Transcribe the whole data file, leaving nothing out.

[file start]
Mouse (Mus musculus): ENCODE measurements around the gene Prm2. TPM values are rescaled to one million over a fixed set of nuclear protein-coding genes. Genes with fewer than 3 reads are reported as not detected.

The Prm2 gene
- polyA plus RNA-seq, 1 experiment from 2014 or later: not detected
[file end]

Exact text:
Mouse (Mus musculus): ENCODE measurements around the gene Prm2. TPM values are rescaled to one million over a fixed set of nuclear protein-coding genes. Genes with fewer than 3 reads are reported as not detected.

The Prm2 gene
- polyA plus RNA-seq, 1 experiment from 2014 or later: not detected